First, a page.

The 5 best new tablets at IFA 2013

September 12, 2013

Toshiba Encore

There’s a flood of 8-inch tablets coming to market this holiday season, and it’s likely that a fair number of these will run the full Windows 8 now that Microsoft has relaxed its hardware guidelines for OEM partners.

The first 8-inch Windows 8 tablet – Acer’s Iconia W3 – was universally panned but that hasn’t stopped Toshiba from unleashing its own tablet of the same size.

The 8-inch Toshiba Encore has a decent 1280 x 800 resolution display, runs Windows 8.1 (which itself launches on October 18) and has Intel’s latest 1.8GHz Bay Trail Atom processor.

As perhaps you would expect, there are some reasonable business features too, with the slate "optimized for Skype" and Office 2013 Home & Student edition on board. Furthermore, there are connections for micro USB and micro HDMI, while the 32GB of internal storage can be expanded via micro SD.

The tablet will launch in November, with price details still to be decided.

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Samsung Galaxy Note 10.1 (2014 version)

Industry insiders may reckon that Samsung’s latest 10-inch Galaxy Note won’t be a hit, but TabTimes was impressed when we got some hands-on time with the Android Jelly Bean tablet in Berlin, Germany.

It’s not just that the tablet boasts some impressive specs – including a stunning 2560 x 1600 resolution display, octa-core processor and the latest version of Android (4.3) – but a number of extras Samsung includes with the device. 

The Samsung Galaxy Note 10.1 2014 Edition comes pre-installed with Samsung’s Knox solution for enterprise security and offers some great content for readers – notably free limited-time subscriptions to the New York Times and Bloomberg Business Week.

Add into that the precise and wonderfully light stylus and you have a tablet that deserves its place on this list. The Galaxy Note 10.1 2014 Edition will launch later this month.

Lenovo ThinkPad Yoga 2 Pro                            

Lenovo ushered out a whole host of products at IFA – 13 to be precise – with many of these blurring the lines between tablets and Ultrabooks.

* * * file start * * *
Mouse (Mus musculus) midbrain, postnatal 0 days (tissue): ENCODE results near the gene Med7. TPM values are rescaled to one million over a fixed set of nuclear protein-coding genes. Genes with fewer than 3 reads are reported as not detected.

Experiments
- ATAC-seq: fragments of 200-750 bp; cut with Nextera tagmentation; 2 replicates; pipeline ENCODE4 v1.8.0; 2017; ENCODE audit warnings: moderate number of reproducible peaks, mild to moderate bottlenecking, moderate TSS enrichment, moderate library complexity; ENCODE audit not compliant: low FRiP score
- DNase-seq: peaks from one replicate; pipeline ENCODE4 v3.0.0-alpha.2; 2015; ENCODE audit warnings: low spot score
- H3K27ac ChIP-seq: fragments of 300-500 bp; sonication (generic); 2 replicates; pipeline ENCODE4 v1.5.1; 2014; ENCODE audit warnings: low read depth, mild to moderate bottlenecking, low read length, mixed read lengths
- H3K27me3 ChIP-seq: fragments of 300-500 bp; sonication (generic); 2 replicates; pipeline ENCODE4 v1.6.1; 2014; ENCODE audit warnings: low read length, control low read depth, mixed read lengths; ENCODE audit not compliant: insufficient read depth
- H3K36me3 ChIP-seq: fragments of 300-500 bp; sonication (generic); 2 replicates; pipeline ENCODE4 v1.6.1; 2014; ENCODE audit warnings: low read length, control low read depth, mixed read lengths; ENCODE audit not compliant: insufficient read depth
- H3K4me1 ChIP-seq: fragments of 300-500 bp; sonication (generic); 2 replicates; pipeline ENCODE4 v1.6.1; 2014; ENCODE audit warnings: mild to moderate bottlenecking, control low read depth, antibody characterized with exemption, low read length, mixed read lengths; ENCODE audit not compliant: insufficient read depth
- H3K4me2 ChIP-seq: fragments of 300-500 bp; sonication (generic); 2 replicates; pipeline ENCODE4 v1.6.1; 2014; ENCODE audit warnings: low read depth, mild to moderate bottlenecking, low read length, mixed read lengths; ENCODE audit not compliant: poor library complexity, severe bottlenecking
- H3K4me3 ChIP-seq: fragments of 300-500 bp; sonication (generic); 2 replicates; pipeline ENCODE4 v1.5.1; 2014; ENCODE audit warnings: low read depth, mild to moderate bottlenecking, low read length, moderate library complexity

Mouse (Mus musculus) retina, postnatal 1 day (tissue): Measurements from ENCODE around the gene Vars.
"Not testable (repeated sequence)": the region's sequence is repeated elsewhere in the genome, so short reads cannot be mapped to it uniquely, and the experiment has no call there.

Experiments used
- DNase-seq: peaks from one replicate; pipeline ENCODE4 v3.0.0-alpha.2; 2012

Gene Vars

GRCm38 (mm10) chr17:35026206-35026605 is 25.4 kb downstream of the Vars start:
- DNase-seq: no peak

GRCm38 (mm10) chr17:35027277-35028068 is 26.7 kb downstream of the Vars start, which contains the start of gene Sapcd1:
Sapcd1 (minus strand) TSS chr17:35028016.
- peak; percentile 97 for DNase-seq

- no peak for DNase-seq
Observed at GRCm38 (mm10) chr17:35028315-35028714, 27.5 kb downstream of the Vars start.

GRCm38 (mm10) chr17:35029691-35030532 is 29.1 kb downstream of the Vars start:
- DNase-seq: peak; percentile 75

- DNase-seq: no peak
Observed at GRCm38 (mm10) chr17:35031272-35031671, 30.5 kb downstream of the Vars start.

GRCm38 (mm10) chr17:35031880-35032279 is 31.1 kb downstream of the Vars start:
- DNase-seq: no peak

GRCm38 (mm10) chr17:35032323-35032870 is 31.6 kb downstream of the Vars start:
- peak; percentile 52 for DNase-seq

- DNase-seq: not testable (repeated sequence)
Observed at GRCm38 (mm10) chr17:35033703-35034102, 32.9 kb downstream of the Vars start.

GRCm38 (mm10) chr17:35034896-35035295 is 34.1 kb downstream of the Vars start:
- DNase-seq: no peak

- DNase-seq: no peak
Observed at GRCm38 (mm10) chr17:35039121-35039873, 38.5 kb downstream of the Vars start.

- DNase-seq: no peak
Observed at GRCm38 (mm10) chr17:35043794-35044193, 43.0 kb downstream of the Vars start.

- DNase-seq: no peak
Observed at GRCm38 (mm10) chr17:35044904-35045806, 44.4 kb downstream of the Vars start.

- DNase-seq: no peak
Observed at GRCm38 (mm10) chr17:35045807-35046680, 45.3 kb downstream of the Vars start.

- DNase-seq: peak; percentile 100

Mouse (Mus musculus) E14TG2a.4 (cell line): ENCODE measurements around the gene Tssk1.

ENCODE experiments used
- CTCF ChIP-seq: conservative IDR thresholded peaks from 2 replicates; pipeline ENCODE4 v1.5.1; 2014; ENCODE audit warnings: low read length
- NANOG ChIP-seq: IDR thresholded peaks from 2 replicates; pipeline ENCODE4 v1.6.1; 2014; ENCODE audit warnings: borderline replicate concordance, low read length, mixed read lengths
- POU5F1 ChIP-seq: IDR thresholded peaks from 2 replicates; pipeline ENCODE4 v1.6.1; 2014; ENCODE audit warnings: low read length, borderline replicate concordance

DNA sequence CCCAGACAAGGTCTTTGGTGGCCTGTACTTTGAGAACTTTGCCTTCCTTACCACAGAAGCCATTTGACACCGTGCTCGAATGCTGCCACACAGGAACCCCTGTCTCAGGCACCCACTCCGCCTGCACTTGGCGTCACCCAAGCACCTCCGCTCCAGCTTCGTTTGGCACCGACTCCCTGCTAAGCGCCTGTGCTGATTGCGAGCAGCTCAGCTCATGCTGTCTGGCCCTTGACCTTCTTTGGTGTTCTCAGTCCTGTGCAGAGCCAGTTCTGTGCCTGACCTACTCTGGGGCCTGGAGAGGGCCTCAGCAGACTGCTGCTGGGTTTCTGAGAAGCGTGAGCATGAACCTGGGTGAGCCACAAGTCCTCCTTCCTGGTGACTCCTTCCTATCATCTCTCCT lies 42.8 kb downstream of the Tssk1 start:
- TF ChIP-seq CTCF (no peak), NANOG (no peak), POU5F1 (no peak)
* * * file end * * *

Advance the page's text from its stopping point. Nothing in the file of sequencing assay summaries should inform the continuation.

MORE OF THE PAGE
One such model was the Yoga 2 Pro, which replaces the original Yoga. The tablet has an improved 13.3-inch 3200 x 1800 resolution display, an eight-hour battery life and is 10% lighter than the original.

Other specs aren’t too bad either, with the device powered by an Intel Core processor, the new Windows 8.1, up to 8GB of memory and 512GB of SSSD storage.

But arguably the killer features of the Yoga 2 Pro are the innovative 360 degree hinge – which lets you use the tablet in four modes (tent, stand, tablet or laptop mode) – and the ‘Yoga Picks’ software which recommends apps based on what mode you are using. For example, the software may recommend Zinio for reading magazines in tablet mode.

The Yoga 2 Pro will launch in the U.S. this holiday season, starting at $1099.

Archos 101 XS 2

Archos’ scattergun approach to the tablet market was in full effect at IFA, with various new Android models as well as a sub-section of affordable smartphones on full display.

The new tablets included the Xenon 3G, the ‘high-end’ Platinum range and the 101 XS 2, a convertible Android tablet which I want to focus on.

The hybrid Android tablet is a follow-up to the original 101 XS, which launched last year, and has a faster quad-core 1.6GHz processor, an improved 1280 x 800 resolution IPS display and runs a later version of Android — Android 4.1.

It comes with the handy if not stylish stand and keyboard dock, which can also be used as a cover when not in use.

Best of all, all this comes for a very reasonable €269 (approximately $355), which might cause some consumers to swerve away from more expensive Windows 8 models.

LG G Pad

After a one-year hiatus, LG is back in the tablet game with the impressive LG G Pad, an Android tablet that looks set to compete with Google’s Nexus 7 and Apple’s iPad mini.

The tablet promises an excellent 8.3-inch 1920 x 1200 resolution screen, a 1.7GHz processor, 2GB of RAM and 16GB of memory, while the dual-facing cameras (5MP rear, 1.3MP front) are sufficient for taking amateur photographs and basic videoconferencing.

The tablet runs Android 4.2.2 but will have LG’s own custom user interface layered over the top.

The specs are pretty good, but the LG G Pad excels when it comes to apps.

The excellent ‘Q Pair’ app lets you sync the tablet to your phone to reply to phone calls or messages on either device, while Slide Aside lets you multi-task on up to three apps at once. Another app, KnockON, can be used to wake the tablet by knocking twice on the screen.

The LG G Pad is set to launch globally in the fourth quarter. Price details to still to be confirmed.


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